Jim Bridenstine

Soyuz MS-09 spacecraft is scheduled to blast off Wednesday morning with its three-member crew to begin what is billed as Expeditions 56-57 at the International Space Station.

But new NASA Administrator Jim Bridenstine, this week is talking openly about a very different future the International Space Station and space travel in general. The big idea is less government and more private investment.

This Week in Oklahoma Politics, KOSU's Michael Cross talks with Republican Political Consultant Neva Hill and ACLU Oklahoma Executive Director Ryan Kiesel about a budget deal at the State Capitol could lead to an early end to the 2018 legislative session, the state House passes an amended criminal justice reform bill which makes it easier for juveniles to get life without parole and Governor Fallin vetoes a measure which would have allowed people to take selfies with their ballots.

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Updated: Monday, April 24

 

An Oklahoman is now in charge of the nation’s space program.

 

Former U.S. Representative Jim Bridenstine was sworn in as NASA administrator Monday, Bridenstine was confirmed by the U.S. Senate on a party-line 50–49 vote last week.

 

He had represented Oklahoma’s first congressional district since 2012 before being nominated to lead the space agency by President Donald Trump.

 

The decision by Bill Nye to attend the State of the Union Address alongside the Trump administration's nominee to head NASA has put the celebrity science educator at odds with many scientists.

Nye, who starred in the children's program Bill Nye the Science Guy and now has his own Netflix original series, Bill Nye Saves the World is also CEO of the Planetary Society.

President Trump's State of the Union speech Tuesday night is intended to outline the priorities of the nation, while guests of the president and of lawmakers reflect the political messages each party wants to highlight.

Trump has invited a list of law enforcement and military heroes, a reinforcement of his intended theme of "building a safe, strong and proud America."

This Week in Oklahoma Politics, KOSU's Michael Cross talks with Republican Political Consultant Neva Hill and ACLU Oklahoma Executive Director Ryan Kiesel about changes at the state Department of Health with the resignation of the agency's commissioner and deputy along with the firing of its chief lawyer amid allegations of mismanagement, lawmakers pass patches to fix the budget after a grand bargain fails to pass out of committee and the State Supreme Court places a hold on a DUI law from taking effect while looking into its constitutionality.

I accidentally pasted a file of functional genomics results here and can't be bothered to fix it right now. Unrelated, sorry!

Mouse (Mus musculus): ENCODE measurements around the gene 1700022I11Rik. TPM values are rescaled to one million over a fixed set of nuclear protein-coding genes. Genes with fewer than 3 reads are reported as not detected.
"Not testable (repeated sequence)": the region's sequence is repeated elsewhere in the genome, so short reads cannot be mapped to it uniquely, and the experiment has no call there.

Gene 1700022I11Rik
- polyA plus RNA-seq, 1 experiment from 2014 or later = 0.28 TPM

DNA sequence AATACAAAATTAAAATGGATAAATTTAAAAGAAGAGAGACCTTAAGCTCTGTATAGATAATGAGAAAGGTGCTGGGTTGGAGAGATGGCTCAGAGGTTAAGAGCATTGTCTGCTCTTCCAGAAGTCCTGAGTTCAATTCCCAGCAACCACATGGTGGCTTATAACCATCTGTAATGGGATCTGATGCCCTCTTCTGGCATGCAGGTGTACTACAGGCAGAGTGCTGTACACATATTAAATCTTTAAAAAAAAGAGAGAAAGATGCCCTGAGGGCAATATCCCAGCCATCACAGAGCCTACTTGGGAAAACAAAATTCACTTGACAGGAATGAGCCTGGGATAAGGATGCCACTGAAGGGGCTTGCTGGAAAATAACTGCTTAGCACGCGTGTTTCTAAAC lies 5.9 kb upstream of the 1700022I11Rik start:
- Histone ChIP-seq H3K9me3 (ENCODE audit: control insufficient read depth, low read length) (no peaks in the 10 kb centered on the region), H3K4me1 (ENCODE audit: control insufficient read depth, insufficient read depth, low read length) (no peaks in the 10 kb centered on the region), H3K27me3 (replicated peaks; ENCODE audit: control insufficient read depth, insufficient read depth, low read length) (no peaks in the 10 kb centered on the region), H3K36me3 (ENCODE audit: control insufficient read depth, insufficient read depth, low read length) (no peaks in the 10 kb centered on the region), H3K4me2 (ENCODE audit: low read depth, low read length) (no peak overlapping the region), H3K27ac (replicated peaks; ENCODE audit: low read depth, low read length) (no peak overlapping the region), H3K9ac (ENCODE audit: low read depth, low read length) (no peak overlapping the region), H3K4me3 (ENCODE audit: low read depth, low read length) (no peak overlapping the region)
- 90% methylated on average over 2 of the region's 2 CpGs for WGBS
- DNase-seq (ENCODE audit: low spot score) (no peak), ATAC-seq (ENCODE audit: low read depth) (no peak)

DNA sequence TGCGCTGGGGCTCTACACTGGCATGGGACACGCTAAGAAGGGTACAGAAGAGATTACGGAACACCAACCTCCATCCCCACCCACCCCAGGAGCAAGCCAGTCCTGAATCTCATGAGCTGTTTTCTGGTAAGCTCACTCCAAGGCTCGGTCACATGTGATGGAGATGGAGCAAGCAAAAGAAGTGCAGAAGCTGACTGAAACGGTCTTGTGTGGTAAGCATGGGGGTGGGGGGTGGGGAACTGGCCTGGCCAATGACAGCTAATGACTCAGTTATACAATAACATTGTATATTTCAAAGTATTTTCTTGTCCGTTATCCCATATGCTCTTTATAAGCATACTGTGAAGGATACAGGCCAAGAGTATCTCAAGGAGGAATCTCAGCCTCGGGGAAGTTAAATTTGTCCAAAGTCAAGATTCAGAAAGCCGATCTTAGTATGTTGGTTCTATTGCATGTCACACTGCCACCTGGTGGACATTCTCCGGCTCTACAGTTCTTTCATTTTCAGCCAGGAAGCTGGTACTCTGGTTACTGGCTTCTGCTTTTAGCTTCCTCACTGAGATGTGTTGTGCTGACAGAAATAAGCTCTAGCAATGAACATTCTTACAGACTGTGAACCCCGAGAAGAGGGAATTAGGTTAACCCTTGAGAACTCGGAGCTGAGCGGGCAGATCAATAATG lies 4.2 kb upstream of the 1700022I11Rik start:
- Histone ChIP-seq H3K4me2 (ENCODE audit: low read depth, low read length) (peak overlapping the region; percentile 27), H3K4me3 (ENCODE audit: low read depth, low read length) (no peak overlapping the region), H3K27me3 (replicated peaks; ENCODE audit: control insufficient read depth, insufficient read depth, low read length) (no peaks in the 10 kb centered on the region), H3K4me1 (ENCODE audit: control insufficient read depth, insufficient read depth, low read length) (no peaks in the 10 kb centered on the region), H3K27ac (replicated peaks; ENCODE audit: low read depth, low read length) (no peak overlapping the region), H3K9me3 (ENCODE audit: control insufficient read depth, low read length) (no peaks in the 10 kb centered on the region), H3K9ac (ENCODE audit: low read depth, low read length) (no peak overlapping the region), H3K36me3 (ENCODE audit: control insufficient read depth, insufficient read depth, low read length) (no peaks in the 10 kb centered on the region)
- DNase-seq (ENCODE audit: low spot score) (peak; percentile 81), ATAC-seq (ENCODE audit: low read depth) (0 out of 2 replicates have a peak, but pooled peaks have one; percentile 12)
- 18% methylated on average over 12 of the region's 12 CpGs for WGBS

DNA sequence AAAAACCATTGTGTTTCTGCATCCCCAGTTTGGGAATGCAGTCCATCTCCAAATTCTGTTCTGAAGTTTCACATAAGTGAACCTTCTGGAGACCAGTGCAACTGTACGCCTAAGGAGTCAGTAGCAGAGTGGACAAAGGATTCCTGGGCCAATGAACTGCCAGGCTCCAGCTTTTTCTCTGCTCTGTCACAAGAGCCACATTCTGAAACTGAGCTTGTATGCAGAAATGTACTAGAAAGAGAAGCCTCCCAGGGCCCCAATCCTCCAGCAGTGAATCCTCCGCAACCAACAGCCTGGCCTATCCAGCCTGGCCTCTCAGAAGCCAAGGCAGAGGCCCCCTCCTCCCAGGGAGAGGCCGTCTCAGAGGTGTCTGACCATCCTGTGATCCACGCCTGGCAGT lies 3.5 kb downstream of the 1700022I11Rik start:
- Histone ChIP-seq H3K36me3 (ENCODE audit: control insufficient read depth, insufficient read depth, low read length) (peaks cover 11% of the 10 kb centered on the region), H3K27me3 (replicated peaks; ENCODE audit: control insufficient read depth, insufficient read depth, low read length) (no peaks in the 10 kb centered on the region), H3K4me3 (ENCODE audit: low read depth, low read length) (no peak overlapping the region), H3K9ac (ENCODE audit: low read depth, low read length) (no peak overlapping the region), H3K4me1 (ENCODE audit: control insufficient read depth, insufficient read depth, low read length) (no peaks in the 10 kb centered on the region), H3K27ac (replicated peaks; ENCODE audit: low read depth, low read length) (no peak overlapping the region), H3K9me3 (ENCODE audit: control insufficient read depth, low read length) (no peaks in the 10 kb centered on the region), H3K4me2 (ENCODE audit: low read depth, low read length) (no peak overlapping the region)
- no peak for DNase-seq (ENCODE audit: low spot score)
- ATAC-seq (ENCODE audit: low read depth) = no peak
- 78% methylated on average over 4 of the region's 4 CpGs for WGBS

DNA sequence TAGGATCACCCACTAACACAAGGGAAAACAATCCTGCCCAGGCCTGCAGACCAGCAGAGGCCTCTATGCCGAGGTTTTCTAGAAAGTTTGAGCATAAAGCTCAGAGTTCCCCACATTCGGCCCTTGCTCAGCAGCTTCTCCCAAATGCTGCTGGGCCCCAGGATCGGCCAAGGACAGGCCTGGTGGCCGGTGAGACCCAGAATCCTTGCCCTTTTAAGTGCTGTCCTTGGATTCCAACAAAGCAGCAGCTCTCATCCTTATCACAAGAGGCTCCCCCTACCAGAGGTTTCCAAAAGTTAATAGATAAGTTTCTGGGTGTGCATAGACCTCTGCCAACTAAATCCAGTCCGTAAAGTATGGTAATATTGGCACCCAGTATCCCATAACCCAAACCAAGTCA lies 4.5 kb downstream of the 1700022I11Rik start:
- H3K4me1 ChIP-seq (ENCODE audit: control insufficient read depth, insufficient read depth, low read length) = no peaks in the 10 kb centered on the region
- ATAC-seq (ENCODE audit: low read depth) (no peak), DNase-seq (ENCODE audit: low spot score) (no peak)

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President Trump's pick for the next head of NASA, Rep. Jim Bridenstine, R-Okla., will have his Senate nomination hearing on Wednesday. He's been controversial because of his views on climate change.

TRANSCRIPT:

ARI SHAPIRO, HOST: Tomorrow, senators will get a chance to question President Trump's pick for the head of NASA. The nominee is Congressman Jim Bridenstine. He's a Republican from Oklahoma. NPR's Nell Greenfieldboyce reports that some are questioning whether he's got the right stuff.

This Week in Oklahoma Politics returns from the summer hiatus as KOSU's Michael Cross talks with Republican Political Consultant Neva Hill and ACLU Oklahoma Executive Director Ryan Kiesel about the call by Governor Fallin for a Special Session on September 25th after the unconstitutional ruling against the $1.50 fee per pack of cigarettes left a $215M hole in the budget, Oklahoma's junior Senator shows support for DACA after an announcement from President Trump to end the program and Congressman Jim Bridenstine gets bipartisan criticism over his appointment to head NASA.

President Trump's pick for the next leader of NASA is a fighter pilot who wants Americans to return to the moon but doesn't believe that humans are causing climate change.

With a vote scheduled for Thursday in the U.S. House, it's down to the wire for the American Health Care Act, the Republican-authored bill to repeal and replace the Affordable Care Act.

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